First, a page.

For years, Reginald Taylor appeared to be a lawyer.
He had a framed law degree in his name. He went to court to plea bargain with a city prosecutor. He met with clients “dressed as an attorney,” according to police.
But Taylor is not an attorney, according to court records that describe him as a convicted felon and accuse him of running a fake law office out of a Grandview home.
Now the 40-year-old is in court as a defendant, charged in Jackson County with forgery and practicing law without a license. Taylor was arrested last November, accused of impersonating a lawyer in Blue Springs and Grandview city courts.
Court clerks became suspicious of Taylor after he bounced a check while paying a fine for a client, according to police. Taylor had met with Grandview prosecutor Roger Potter and had his client’s drug paraphernalia charge reduced to a $229 fine for littering.
Potter, in a recent interview, said he didn’t remember Taylor specifically but wouldn’t have had any reason to question his standing. The city prosecutor might meet with 40 or more lawyers every day and doesn’t check the Missouri Bar credentials of each one, he said.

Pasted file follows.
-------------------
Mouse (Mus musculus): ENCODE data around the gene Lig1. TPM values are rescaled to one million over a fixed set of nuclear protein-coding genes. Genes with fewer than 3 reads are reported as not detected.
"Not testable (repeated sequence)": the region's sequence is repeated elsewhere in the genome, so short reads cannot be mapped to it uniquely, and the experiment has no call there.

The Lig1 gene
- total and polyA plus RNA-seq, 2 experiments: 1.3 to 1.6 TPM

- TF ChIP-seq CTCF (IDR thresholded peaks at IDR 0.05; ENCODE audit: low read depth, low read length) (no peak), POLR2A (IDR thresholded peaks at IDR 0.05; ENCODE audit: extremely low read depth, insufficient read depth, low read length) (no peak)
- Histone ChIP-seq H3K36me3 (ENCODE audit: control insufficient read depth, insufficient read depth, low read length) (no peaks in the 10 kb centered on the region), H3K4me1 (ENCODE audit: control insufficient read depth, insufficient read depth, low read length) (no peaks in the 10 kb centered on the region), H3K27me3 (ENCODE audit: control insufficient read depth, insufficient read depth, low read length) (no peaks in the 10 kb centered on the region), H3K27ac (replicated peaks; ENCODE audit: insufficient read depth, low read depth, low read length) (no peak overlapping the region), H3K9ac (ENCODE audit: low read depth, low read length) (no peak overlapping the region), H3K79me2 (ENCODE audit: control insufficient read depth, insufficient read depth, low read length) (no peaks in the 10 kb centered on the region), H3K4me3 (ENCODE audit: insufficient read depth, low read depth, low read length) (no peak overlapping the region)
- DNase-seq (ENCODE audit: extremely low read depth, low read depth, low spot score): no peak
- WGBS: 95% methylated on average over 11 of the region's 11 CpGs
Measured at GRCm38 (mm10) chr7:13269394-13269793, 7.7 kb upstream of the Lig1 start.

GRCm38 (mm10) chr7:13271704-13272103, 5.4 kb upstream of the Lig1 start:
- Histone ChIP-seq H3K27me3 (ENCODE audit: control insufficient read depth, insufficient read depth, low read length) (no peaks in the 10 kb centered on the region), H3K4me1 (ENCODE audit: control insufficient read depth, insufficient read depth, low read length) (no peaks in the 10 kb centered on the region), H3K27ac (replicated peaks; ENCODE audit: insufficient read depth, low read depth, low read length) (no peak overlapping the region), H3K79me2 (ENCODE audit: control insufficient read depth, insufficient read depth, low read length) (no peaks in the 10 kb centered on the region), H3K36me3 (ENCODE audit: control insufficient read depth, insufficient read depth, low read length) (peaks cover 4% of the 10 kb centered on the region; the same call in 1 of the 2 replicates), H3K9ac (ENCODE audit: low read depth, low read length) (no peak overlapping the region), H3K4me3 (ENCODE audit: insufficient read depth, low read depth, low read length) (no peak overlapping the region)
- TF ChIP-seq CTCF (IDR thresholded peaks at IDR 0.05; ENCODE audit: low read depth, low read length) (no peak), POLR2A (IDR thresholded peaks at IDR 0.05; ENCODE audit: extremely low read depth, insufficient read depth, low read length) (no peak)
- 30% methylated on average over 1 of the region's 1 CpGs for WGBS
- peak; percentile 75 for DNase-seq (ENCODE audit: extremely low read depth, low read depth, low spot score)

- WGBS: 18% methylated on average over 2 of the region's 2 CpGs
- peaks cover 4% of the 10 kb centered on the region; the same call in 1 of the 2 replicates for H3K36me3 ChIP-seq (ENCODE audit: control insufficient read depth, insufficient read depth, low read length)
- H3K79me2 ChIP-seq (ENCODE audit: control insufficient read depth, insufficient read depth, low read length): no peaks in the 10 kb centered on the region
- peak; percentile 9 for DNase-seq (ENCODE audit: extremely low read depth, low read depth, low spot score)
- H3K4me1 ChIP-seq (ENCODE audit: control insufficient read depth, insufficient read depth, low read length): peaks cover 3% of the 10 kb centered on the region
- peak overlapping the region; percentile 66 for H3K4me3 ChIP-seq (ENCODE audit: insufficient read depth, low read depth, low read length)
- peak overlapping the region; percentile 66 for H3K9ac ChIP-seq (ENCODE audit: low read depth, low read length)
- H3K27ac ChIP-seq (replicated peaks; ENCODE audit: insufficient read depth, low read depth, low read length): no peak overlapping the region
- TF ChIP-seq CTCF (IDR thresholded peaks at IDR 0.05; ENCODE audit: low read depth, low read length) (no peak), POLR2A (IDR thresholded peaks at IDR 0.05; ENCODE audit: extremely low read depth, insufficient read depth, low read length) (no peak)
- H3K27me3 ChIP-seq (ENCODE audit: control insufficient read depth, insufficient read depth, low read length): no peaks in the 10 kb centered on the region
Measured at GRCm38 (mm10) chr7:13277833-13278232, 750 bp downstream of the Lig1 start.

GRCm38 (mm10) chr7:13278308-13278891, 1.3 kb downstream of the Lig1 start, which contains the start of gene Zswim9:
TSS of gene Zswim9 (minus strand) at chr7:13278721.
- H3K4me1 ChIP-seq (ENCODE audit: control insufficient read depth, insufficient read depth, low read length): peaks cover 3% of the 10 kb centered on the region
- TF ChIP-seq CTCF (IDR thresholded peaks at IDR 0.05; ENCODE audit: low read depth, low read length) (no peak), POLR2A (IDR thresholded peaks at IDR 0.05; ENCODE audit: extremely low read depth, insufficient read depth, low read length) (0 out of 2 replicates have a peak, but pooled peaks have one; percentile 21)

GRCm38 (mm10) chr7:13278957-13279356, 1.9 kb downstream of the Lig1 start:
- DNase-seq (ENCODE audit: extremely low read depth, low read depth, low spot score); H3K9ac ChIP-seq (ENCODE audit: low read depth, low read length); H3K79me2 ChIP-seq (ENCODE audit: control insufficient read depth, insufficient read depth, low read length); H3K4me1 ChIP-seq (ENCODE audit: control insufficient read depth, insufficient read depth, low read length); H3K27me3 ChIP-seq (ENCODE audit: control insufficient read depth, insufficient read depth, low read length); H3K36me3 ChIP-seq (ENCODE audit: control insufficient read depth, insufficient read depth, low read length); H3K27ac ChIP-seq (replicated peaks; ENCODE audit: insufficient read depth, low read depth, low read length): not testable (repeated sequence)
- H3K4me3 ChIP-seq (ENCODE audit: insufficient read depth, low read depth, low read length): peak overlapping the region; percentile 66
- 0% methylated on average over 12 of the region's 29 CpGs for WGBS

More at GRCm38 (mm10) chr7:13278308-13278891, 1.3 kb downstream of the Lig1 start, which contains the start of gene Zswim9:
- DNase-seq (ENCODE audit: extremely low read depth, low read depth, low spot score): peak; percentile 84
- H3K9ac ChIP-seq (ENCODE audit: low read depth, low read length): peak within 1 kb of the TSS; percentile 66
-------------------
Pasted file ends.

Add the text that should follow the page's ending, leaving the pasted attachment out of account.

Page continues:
“He came in dressed in a suit and represented himself as a lawyer,” Potter said. “It was the clerks who dug into it, they pointed him out.”
Potter said he could think of only one or two times this had happened in his 25 years with the court.
When a court supervisor tried to call Taylor about his bounced check, she reached a lawn care business where a woman who answered the phone turned out to be Taylor’s mother, according to court documents. When Taylor was reached by phone, he first denied being in court but then changed his mind and agreed he had been after being told that all he needed to do was write a valid check.
Court staffers checked Taylor’s credentials and found that he had given a Missouri Bar number that belonged to an attorney in Columbia. Later, in Blue Springs, a court administrator said Taylor had done the same thing.
Once police started digging, they found that Taylor had a criminal record that stretched back to 1999 and included convictions for fraud, forgery, drug possession and auto theft.
Taylor’s client in the Grandview case told police that the two men lived together and that he had hired Taylor to represent him in court in Grandview, Belton and Blue Springs.
The man said Taylor claimed to be an attorney. He said he had seen Taylor meet with other clients and that he had a framed law degree in Taylor’s name.
A professional social media post advertising Taylor as a lawyer lists the University of Missouri-Kansas City Law School in his education credentials, but university officials found no record of him attending the school.
The extent of Taylor’s law practice is unclear, but a Facebook page was created in May 2013 called the Law Offices of Reginald Taylor. The page advertises the law office as a “general law firm providing help to those in need. Personal Injury, Construction accidents, Contracts, Traffic DUI/DWI.”